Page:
• Check your posture. The shoulder, neck, and back are all at risk of injury when they are held in a poor posture over a long period of time. Ask your physical therapist to discuss your work environment; describe how you move (or don’t move) throughout the day.
  • Avoid lifting or carrying heavy objects held away from your body. Keep items close to the body and, when possible, use both hands and arms.
  • Perform rotator-cuff strengthening exercises regularly.
  • Consult with a physical therapist if your symptoms are worsening despite rest.

Real Life Experiences

Doug is a 45-year-old man who works as his town’s lone electrician. He is also the father of 2 children, a 10-year-old son and a newborn daughter. With the addition of the new baby, his wife has decided to take extra time off from work, so Doug has been working extra hours. Over the last month, he has felt pain in his right shoulder when making certain movements. He is still able to work, but not without a lot of discomfort, especially after working long days. He has also started waking up in the middle of the night after having rolled onto his right shoulder, and this is starting to cause disruptions to his wife’s sleep—the little that she gets. Doug doesn’t remember ever hurting his shoulder; it just seems like the pain came out of nowhere.

One of Doug’s friends mentions that he had a similar issue with his shoulder and went to see a physical therapist. At the encouragement of his tired wife, Doug decides to give it a try.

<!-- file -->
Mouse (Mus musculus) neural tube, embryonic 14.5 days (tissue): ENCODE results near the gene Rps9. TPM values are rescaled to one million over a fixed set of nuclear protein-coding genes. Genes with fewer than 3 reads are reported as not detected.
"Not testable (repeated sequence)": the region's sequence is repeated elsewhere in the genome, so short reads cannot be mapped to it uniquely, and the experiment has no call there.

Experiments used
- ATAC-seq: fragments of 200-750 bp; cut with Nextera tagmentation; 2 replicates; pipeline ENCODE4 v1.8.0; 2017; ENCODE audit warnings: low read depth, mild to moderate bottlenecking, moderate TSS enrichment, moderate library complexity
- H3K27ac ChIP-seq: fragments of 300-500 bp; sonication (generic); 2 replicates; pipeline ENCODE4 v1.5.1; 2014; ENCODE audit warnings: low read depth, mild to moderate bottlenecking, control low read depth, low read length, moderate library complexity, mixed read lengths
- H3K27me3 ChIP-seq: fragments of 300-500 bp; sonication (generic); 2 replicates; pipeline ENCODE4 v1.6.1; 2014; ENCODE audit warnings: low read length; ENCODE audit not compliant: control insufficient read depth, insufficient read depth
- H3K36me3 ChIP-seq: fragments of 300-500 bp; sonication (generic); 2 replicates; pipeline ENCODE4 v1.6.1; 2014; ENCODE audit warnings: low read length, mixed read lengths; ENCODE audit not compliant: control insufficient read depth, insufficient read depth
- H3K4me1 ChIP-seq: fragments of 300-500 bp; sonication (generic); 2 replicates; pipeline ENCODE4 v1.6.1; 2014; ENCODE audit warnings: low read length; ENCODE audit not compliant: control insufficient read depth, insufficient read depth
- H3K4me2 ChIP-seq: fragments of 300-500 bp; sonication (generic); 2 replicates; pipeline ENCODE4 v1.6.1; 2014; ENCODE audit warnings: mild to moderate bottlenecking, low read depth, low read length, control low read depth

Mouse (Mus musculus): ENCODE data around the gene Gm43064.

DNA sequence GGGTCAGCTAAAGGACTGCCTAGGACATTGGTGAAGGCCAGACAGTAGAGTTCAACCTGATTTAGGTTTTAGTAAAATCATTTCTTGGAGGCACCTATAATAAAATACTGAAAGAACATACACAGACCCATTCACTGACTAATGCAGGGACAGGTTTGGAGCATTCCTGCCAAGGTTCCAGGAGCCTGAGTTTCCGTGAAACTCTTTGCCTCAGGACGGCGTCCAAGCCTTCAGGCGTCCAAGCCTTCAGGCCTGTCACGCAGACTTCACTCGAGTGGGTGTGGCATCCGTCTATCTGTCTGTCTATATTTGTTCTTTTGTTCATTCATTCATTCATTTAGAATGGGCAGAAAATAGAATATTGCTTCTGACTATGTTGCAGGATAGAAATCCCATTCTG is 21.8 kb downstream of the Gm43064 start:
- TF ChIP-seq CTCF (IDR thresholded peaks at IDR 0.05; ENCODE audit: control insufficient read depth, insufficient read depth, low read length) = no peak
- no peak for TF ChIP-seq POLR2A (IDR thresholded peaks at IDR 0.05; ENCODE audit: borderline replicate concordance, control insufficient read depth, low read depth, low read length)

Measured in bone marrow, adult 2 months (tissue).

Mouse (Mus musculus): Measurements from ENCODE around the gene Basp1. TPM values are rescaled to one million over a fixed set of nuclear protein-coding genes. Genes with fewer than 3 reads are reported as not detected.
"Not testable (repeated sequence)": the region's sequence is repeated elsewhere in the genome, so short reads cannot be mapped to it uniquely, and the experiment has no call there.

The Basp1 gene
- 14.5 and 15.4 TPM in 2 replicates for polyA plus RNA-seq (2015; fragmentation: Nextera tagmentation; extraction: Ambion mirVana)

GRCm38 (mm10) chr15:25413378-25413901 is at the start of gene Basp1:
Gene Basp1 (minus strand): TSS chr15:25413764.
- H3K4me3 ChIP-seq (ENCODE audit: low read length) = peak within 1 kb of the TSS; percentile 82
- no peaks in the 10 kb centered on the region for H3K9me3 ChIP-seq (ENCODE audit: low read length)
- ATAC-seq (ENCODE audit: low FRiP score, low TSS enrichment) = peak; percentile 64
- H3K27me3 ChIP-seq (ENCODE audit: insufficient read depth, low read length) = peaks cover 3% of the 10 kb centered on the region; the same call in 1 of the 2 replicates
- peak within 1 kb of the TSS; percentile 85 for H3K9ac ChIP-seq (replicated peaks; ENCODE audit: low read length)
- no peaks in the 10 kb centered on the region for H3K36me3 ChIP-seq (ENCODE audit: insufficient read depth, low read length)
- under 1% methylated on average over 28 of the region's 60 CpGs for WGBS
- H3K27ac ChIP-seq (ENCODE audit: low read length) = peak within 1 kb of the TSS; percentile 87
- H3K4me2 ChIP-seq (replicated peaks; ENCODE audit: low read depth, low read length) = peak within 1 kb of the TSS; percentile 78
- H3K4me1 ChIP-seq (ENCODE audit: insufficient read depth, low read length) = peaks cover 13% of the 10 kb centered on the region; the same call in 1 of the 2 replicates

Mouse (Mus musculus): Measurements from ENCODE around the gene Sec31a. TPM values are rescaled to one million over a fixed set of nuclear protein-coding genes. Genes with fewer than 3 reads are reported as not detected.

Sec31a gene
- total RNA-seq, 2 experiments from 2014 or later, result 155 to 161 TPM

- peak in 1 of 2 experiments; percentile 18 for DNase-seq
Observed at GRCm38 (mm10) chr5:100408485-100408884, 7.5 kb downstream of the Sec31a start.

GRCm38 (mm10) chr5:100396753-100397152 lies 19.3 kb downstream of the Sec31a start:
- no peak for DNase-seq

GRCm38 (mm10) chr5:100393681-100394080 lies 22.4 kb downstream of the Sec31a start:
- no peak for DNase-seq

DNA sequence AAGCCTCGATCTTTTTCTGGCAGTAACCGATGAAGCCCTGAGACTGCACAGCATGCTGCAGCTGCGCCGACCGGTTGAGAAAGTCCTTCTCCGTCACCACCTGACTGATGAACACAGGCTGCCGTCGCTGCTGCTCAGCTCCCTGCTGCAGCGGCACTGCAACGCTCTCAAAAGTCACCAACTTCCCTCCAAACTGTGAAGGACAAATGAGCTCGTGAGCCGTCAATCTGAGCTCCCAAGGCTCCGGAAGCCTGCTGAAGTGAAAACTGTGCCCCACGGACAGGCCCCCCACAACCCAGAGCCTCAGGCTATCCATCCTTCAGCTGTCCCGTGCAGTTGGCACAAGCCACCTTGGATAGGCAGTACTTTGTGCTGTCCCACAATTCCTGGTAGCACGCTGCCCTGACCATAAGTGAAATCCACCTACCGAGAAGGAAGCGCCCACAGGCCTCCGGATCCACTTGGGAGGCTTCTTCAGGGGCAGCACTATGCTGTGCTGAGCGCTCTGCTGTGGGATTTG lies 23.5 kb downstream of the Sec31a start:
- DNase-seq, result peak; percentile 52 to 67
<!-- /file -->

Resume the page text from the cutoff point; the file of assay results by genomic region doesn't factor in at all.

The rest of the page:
Doug’s physical therapist asks him questions about his activity, work, and prior shoulder conditions. Doug mentions that in addition to putting in extra hours at work, he has also just started coaching his son’s Little League team and has been doing a lot of throwing with the boys at practice.

Doug’s physical therapist conducts a thorough assessment. She compares the motion and strength of each shoulder, and conducts tests to help determine the source of Doug’s pain. She explains that his rapid increase in activity (work and baseball), specifically doing tasks that place his arm overhead for sustained or repetitive motions, has led to his developing biceps tendinitis.

Over the next 4 weeks, Doug works with his physical therapist 2 times a week to decrease his shoulder pain. She uses manual therapy techniques to improve the mobility of his shoulder joint, and prescribes a progressive exercise program to strengthen the muscles of his shoulder and upper back. She adapts the program to meet Doug’s crazy schedule. She even suggests that he make the exercises a fun father-son time!

Within 6 weeks, Doug is amazed by his progress. His shoulder pain has diminished, and he feels stronger and can work longer without developing aches and pains. And best of all, he can rock his baby girl and toss a ball with his son in the backyard as much as he likes!

What Kind of Physical Therapist Do I Need?

All physical therapists are prepared through education and clinical experience to treat a variety of conditions or injuries. You may want to consider: